Moving away from the civilians and onto White Base’s bridge, we find out that the ship will be escorting a small capsule of crew members from the Salamis onto Earth. The man in charge of the Salamis (one Lieutenant Reed) doesn’t have much faith in Bright or the rest of the crew; while he isn’t openly hostile just yet, he addresses Bright as “kid” rather than his actual name or rank. Perhaps dealing with this guy has put Bright off his game, as the now-captain of White Base makes the foolish prediction that Char probably won’t attack the Federation forces as they’re re-entering Earth’s atmosphere. An attack during atmospheric re-entry? It’s far too risky! Even the great Char would never attempt such a thing!

Bright… come on, man. Never, ever assume Char isn’t going to attack.

Sure enough, we immediately go to Char’s Musai, where he’s laying out his plan. These cuts are almost a running gag at this point! Before Char talks about the attack, though, he gives us the necessary exposition to create the episode’s tension: atmospheric re-entry is very dangerous, because mobile suits can’t actually survive it. That means Char’s team has to strike quickly and return to the Musai or else they’ll all burn to death as they get sucked into Earth’s gravity.

The Salamis capsule launches and begins its descent, along with White Base. Bright, despite his earlier confidence in the ship’s safety, makes the wise decision to have Amuro ready in the Gundam just in case. It’s a good thing, too, because the kid has to launch almost immediately; Char doesn’t mess around, starting the attack as soon as the re-entry process begins.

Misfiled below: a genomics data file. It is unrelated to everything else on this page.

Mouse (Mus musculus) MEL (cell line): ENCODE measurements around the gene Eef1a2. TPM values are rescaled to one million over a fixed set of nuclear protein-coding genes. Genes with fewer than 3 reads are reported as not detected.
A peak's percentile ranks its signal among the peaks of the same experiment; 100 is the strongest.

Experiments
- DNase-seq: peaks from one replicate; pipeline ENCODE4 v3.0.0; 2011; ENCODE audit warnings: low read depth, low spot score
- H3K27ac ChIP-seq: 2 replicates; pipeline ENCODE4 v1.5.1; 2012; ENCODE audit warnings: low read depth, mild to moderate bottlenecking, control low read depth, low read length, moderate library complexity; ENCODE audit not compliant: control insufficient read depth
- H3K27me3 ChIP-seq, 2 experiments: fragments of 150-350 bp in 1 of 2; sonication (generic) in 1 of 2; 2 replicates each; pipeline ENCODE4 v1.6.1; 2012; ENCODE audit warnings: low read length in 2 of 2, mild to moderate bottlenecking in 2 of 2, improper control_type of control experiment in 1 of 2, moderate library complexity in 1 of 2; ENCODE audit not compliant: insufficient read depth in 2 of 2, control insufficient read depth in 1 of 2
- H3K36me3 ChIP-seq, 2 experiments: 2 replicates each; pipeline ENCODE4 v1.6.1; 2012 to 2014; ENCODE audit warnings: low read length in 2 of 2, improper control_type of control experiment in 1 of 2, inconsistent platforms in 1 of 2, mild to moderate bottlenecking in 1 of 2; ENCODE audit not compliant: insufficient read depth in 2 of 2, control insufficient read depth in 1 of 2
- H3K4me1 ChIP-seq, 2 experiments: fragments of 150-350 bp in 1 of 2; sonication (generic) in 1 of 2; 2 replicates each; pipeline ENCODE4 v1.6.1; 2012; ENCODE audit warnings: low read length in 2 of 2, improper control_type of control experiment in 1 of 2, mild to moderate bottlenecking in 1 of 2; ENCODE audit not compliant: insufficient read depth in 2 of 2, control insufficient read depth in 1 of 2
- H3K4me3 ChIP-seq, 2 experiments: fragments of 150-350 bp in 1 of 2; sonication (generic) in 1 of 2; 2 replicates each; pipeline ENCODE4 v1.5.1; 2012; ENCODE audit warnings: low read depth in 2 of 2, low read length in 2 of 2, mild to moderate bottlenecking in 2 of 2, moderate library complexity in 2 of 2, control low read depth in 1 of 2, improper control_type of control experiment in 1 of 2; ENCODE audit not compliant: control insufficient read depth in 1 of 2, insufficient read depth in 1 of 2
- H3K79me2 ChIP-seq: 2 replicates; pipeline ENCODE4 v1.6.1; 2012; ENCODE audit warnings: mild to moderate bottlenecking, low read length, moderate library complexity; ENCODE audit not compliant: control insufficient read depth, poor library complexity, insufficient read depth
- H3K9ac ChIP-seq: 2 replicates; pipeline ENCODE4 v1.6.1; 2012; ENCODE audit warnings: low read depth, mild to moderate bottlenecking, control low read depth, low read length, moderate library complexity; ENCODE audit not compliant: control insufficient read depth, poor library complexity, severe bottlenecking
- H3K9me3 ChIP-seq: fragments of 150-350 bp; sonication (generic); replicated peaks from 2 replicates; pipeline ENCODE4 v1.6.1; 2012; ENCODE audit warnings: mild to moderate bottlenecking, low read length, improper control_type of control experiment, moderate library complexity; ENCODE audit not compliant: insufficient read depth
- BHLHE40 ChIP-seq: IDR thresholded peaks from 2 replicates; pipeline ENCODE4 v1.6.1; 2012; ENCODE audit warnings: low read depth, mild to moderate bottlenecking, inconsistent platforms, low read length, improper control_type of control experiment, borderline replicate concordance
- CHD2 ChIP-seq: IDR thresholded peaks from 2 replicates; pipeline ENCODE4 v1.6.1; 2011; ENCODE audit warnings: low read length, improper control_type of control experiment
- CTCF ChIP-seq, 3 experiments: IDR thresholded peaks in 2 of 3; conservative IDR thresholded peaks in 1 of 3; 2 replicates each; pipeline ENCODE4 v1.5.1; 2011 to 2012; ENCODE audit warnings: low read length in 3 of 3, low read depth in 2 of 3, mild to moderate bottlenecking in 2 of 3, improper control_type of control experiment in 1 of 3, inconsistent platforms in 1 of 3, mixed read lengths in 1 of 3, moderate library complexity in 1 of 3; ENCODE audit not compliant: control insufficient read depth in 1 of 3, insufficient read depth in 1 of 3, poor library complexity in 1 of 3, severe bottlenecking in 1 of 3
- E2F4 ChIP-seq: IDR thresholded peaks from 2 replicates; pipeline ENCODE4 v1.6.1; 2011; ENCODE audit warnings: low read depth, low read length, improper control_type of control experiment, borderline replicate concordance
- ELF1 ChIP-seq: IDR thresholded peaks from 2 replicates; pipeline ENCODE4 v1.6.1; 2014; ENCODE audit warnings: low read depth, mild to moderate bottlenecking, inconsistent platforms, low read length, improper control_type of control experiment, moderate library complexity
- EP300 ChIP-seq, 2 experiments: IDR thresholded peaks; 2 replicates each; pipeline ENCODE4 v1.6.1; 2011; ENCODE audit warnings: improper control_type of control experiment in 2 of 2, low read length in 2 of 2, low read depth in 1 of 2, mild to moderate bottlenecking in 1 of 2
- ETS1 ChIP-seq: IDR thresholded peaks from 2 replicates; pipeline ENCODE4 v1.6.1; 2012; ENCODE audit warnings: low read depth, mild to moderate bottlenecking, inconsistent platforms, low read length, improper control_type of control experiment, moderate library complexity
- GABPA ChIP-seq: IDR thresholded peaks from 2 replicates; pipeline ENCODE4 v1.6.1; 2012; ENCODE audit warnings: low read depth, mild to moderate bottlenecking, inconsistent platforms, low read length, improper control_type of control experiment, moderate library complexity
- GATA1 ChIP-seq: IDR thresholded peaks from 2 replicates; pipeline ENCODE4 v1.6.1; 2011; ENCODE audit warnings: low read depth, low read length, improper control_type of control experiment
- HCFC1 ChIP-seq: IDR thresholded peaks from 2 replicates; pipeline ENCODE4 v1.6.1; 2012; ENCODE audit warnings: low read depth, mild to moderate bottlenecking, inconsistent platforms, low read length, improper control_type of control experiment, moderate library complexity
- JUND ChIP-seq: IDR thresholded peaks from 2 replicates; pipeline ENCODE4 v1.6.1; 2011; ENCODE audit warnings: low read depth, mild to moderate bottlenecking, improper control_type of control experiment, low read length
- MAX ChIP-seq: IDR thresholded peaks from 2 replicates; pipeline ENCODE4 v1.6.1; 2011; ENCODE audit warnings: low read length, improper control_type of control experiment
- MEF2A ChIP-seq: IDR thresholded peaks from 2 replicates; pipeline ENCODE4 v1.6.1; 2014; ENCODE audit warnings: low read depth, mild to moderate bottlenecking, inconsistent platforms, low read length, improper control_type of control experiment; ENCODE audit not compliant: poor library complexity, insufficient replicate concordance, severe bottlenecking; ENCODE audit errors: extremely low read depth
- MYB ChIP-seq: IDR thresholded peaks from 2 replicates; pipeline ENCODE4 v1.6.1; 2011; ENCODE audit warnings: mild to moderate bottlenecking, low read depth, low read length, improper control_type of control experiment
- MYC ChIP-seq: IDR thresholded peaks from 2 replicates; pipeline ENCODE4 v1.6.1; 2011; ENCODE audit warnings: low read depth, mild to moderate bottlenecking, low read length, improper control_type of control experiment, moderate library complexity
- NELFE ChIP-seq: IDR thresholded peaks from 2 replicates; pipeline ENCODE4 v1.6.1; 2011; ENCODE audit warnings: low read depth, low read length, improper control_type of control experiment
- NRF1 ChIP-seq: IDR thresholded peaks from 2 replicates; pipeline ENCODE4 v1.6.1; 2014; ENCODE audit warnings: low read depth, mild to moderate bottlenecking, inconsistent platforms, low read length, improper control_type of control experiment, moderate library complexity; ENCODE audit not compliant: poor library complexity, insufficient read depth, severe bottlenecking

Gundam-related foresight aside, Bright still hasn’t gotten the hang of commanding during combat yet; he gives good orders, but he’s prone to panicking at the slightest provocation. In this instance, it’s because the White Base’s missiles aren’t firing as quickly as he’d like (because the two guys assigned to missile duty, Ryu and Hayato, have no idea how to work them). Thank God Mirai is around to keep him grounded.

Speaking of Mirai, let’s take a minute to appreciate how awesome she is. She’s a young girl from a wealthy family who barely has any experience flying, but she’s stepped up every time the White Base has needed her. This episode presents her with her most difficult task yet: handling an atmospheric re-entry. She’s got to be under an incredible amount of pressure; after all, if the ship doesn’t re-enter properly, everyone on board could die. And yet she is cool and collected the entire time, even helping Bright calm down. Even when the Salamis capsule is damaged by a Zaku and the White Base has to maneuver the pod into its hangar mid-flight, Mirai handles everything like a pro.

Yes, that’s right, Lt. Reed’s capsule is damaged by a Zaku. That ought to tell you that Amuro isn’t doing so hot in this fight. It’s not entirely his fault – he’s trying to take on four Zakus at once, one of which is Char. Still, he can’t seem to focus on a single target long enough to be effective. He also wastes his bazooka ammo early on, leaving him defenseless except for the Gundam’s head vulcans. Admittedly, he does use those little machine guns to take out one of the Zakus, so ‘defenseless’ probably isn’t the right term. Either way, it’s not long before the White Base deploys a new armament for him. What’s the new weapon, you ask? Why, the Gundam Hammer, of course!